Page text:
Victor Miller was a homosexual who had previously served a seven year sentence in 1980 for kidnapping a 13 year old boy. In 1988 after an argument with his gay lover he went out and murdered 14 year old Stuart Gough who he eventually killed with a rock and left buried beneath some leaves. Its not clear if his flatmate was his lover, but Trevor Peacher later recieved a 3 year prison sentence for providing Victor Miller with a false alibi.
Victor Miller was a computer operator who lived in Wolverhampton with Trevor Peacher who was a convicted child molester. They lived in Pennfields, Wolverhampton in a maisonette where they had been for two years.
Victor Millerwas caught mainly because of a chain of events including a failed abduction of an 18 year old Richard Holden, a cyclist, the day before who had fended off Victor Miller. Victor Miller had held a knife to Holdens throat and partially stripped him but he kicked Miller in the groin and fled. Later Anthony Dingley was asked for directions to Birmingham by Victor Miller who was noted to be driving a silver Datsun Sunny car but became suspicious when Miller kept driving back and circling four times and he hid from Miller. Four hours later Miller assaulted a 25 year old woman walking her dog in Hagley.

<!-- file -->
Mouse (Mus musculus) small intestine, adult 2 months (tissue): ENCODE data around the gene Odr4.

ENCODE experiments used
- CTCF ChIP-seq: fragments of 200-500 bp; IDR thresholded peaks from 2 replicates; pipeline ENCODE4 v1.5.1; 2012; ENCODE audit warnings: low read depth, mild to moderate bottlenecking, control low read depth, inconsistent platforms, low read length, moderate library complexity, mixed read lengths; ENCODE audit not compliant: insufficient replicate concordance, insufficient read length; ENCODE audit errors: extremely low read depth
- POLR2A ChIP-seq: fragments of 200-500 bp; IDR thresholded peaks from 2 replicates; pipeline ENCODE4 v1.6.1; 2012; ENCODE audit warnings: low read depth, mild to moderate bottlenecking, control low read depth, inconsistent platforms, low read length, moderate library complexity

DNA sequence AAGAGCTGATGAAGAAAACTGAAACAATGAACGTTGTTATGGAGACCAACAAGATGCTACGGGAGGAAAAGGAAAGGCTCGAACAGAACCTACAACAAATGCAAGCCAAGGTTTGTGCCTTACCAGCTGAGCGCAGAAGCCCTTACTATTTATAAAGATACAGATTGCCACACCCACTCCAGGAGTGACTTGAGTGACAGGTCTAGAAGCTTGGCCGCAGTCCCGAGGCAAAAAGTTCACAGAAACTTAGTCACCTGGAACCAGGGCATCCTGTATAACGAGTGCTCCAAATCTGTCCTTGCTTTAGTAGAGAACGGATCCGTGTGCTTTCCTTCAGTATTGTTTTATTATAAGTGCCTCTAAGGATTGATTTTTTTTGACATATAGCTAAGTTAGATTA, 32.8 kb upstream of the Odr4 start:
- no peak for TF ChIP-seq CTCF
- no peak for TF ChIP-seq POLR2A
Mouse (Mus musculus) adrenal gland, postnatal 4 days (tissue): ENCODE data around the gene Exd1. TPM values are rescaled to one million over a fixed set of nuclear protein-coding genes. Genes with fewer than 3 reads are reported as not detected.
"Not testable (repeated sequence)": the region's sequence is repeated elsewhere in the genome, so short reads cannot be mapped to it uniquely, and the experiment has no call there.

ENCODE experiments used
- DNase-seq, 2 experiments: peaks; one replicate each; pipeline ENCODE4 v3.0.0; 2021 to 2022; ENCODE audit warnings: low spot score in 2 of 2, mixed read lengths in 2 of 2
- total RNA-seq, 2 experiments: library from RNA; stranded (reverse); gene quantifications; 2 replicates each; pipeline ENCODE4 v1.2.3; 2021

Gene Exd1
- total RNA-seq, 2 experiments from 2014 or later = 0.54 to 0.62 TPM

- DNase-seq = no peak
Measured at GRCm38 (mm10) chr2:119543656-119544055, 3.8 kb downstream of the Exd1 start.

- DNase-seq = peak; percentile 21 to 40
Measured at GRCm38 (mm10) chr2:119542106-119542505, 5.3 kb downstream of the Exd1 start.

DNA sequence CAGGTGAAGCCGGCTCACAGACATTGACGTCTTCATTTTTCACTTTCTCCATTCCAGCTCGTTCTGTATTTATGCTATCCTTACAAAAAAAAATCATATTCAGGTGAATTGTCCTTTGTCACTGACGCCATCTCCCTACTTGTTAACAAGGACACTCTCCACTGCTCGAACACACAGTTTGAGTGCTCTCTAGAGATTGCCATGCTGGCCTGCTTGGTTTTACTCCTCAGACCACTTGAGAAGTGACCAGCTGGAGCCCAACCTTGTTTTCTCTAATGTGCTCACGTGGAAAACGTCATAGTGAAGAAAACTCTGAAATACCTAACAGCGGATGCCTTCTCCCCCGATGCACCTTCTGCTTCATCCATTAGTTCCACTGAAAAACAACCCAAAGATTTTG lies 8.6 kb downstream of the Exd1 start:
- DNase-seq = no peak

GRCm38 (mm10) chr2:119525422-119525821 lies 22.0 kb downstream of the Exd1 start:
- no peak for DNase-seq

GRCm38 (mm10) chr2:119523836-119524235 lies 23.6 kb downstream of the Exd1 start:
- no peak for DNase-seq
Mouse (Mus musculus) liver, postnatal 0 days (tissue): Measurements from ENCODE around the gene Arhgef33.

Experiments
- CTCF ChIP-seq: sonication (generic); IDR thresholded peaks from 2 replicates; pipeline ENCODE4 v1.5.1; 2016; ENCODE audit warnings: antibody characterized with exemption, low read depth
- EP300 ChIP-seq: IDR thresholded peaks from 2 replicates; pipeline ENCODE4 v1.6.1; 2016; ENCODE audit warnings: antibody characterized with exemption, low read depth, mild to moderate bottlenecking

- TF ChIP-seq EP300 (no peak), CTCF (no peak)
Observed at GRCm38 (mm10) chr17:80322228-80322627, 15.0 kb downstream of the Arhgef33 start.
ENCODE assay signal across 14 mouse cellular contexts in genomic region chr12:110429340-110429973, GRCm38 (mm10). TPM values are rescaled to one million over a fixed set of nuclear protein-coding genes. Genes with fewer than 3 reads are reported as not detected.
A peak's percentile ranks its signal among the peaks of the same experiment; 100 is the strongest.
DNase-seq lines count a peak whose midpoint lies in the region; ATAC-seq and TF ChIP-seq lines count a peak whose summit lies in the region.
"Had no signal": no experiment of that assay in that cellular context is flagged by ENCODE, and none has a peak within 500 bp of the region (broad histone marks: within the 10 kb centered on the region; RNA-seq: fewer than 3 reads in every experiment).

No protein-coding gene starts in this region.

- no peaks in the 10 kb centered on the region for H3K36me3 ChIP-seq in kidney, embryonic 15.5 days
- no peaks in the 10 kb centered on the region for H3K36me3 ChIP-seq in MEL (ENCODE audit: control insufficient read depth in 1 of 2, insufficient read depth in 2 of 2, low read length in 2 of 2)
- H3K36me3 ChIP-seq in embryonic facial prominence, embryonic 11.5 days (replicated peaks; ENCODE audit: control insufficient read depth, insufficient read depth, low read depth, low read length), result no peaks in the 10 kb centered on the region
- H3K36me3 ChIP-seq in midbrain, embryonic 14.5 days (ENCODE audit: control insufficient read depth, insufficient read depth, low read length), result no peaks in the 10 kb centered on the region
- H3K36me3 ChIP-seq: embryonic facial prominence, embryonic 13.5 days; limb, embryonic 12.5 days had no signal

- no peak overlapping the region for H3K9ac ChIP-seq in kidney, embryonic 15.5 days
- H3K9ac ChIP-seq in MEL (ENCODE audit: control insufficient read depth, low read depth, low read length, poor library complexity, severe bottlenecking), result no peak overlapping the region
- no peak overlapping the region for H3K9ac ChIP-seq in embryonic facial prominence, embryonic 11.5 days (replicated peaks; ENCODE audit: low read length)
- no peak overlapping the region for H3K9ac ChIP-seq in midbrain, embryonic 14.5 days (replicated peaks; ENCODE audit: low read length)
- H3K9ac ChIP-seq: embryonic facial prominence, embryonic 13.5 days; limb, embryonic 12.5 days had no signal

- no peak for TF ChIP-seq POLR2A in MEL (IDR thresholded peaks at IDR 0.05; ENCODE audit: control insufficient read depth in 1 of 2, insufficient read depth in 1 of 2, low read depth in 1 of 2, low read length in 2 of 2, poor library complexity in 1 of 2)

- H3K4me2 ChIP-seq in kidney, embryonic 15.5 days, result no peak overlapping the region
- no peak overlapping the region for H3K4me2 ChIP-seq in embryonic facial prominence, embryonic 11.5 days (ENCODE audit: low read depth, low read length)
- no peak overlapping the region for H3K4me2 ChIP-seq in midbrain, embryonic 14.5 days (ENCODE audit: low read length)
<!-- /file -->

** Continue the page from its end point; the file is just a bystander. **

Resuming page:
The following morning Miller murdered Stuart Gough, but it was the previous events that allowed police to narrow down the search to Victor Miller and even though his flatmate (lover?) gave him an alibi he confessed to the murder. Miller then directed police to a drainage culvert in Bromsberrow, near Ledbury, close to the M50 where Stuarts partially clothed body was found.
Victor Miller, 51, assaulted and killed Stuart Gough, 14.
A predator who abducted, sexually assaulted and battered to death a 14-year-old boy from Hagley in Worcestershire. He confessed after being arrested for an unrelated crime and led detectives to the body. Police later revealed they believed Miller was responsible for almost 30 unsolved sexual assaults.
In court, he confessed openly to the killing and asked for the maximum sentence available. Although he was set a tariff of 25 years which was reactivated after the November 2002 law lords’ ruling, meaning he could be considered for release in 2013, Miller has asked the Home Office not to consider him for release at any point in the future, and therefore actively wishes to die in prison.
Miller’s trial judge had also expressed doubt as to whether it would be safe for him ever to be released.